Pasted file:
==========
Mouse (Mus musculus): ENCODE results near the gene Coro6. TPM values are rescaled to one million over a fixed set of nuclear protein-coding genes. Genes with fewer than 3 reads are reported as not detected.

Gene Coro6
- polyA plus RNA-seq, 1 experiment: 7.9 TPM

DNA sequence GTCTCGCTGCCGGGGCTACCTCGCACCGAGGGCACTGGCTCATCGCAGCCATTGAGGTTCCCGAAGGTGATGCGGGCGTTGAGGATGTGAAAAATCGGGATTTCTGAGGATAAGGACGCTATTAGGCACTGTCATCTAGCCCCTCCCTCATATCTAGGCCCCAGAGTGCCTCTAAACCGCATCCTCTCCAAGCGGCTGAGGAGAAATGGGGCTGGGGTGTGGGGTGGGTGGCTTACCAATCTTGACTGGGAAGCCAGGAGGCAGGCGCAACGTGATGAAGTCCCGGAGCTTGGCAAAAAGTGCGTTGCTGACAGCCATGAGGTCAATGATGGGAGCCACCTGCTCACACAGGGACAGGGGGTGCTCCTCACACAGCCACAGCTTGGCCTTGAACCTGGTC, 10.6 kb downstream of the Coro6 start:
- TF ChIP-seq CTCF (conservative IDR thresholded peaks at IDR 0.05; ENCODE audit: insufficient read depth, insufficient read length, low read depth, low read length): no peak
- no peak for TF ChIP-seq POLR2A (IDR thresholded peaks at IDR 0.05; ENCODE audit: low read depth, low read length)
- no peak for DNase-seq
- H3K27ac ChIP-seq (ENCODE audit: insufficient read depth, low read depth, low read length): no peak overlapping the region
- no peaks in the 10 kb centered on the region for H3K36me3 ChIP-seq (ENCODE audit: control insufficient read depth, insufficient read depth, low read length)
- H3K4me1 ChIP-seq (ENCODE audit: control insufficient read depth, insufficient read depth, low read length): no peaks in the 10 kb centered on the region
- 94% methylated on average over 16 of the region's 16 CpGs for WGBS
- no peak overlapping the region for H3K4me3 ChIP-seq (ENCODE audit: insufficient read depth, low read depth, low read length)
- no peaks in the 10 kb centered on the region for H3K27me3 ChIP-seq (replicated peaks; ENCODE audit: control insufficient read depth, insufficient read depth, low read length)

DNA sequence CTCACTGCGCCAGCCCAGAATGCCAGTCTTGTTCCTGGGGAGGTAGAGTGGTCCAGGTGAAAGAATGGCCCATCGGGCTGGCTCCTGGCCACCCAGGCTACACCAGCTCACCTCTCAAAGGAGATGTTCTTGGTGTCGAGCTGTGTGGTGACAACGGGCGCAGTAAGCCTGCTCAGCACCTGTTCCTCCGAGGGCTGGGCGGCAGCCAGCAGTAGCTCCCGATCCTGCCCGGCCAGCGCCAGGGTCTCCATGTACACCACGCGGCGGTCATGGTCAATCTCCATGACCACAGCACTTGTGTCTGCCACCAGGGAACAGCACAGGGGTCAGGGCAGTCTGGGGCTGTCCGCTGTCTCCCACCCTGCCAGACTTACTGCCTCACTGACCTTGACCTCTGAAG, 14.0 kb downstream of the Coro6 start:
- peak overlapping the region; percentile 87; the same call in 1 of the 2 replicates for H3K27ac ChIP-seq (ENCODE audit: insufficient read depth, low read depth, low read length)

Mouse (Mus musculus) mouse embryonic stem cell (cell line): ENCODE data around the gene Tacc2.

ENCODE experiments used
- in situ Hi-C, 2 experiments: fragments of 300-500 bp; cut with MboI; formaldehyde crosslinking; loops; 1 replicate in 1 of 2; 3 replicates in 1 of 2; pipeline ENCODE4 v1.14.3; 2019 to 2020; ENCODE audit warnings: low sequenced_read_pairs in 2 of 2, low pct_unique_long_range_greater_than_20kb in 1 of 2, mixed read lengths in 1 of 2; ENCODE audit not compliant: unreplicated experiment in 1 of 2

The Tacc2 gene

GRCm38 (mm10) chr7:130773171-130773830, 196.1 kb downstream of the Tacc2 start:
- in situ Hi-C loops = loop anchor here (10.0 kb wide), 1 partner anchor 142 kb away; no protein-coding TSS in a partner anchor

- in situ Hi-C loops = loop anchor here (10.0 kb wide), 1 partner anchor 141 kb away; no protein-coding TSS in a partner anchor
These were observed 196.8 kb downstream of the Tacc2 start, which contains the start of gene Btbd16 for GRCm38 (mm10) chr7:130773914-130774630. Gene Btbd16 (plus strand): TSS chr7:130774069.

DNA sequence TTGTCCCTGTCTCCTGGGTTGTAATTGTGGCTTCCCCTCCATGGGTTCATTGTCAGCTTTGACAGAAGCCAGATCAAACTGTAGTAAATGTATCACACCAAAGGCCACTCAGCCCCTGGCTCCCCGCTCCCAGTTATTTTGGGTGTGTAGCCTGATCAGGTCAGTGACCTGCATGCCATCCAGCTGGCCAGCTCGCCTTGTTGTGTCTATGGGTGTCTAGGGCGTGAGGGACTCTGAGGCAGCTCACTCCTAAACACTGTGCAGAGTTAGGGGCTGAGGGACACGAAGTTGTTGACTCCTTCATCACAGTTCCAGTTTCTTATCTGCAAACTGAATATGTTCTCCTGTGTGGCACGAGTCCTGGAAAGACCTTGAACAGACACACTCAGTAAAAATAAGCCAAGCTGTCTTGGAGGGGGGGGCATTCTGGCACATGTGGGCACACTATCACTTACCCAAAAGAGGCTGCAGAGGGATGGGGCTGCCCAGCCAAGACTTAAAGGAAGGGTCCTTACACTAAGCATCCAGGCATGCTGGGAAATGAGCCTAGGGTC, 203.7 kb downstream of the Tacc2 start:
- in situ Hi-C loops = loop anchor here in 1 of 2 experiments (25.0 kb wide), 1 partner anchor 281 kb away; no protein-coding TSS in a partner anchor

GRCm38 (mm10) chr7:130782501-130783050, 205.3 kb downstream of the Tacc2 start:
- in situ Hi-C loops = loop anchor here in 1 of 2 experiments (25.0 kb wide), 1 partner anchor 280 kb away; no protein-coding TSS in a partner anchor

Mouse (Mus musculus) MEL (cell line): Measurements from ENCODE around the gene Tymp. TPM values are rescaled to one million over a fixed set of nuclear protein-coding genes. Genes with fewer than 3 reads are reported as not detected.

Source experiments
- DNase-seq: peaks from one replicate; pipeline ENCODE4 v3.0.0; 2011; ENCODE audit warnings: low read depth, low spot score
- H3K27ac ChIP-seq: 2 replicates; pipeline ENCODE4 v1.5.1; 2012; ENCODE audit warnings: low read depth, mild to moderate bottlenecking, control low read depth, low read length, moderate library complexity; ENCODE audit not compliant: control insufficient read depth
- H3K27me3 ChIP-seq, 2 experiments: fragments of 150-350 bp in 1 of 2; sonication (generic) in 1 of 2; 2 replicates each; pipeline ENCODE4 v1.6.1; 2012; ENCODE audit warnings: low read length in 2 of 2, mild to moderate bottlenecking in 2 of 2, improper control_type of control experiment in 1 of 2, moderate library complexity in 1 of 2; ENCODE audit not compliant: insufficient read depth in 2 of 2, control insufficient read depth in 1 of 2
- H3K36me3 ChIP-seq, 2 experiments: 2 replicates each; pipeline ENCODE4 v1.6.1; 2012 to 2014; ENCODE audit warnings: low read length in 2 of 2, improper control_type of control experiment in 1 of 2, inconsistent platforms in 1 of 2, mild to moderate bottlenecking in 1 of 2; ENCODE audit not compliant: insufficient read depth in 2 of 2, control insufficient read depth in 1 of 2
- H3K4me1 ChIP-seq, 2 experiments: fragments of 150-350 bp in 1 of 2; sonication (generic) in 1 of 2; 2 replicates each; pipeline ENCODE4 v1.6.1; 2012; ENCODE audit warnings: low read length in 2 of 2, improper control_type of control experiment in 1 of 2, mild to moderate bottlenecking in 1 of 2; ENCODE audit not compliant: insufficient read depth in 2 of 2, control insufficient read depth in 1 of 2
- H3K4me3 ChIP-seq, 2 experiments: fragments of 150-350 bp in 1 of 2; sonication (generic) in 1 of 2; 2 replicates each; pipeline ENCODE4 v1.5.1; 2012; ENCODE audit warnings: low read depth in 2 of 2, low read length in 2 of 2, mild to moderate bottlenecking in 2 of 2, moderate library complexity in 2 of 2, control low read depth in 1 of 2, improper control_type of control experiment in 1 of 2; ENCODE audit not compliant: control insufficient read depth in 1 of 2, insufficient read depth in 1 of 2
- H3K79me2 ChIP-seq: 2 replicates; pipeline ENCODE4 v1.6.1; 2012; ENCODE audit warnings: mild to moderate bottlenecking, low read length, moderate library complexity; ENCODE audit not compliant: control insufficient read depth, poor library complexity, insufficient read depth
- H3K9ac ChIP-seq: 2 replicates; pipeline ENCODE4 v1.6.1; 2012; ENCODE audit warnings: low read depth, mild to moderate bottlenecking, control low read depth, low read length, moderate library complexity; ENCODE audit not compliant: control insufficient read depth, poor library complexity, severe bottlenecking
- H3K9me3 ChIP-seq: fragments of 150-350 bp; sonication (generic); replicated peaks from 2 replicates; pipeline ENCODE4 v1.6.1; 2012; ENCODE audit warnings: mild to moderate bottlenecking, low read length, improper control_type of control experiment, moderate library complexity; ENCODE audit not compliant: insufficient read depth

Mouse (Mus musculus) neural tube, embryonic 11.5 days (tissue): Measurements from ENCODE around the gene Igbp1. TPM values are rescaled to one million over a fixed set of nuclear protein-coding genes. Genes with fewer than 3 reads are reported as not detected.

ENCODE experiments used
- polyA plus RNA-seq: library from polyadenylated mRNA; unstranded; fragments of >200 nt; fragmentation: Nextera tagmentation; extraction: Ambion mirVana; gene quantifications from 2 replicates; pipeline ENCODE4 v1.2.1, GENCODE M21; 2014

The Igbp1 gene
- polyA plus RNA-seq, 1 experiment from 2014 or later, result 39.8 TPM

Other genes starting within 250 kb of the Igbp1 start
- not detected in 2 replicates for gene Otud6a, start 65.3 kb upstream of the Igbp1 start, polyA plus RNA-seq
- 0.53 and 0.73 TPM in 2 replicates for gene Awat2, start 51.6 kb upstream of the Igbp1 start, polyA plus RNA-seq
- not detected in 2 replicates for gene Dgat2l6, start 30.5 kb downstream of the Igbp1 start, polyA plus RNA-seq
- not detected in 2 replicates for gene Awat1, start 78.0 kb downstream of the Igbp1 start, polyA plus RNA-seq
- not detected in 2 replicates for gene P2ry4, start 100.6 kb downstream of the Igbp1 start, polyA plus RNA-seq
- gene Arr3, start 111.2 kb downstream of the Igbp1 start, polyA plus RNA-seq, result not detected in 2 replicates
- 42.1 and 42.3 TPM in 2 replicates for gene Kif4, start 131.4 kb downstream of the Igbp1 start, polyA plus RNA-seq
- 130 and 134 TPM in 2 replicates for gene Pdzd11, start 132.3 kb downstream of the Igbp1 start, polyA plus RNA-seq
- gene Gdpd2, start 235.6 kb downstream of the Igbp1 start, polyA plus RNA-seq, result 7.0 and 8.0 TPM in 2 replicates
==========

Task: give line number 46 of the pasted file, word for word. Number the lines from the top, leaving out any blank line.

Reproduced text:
- 0.53 and 0.73 TPM in 2 replicates for gene Awat2, start 51.6 kb upstream of the Igbp1 start, polyA plus RNA-seq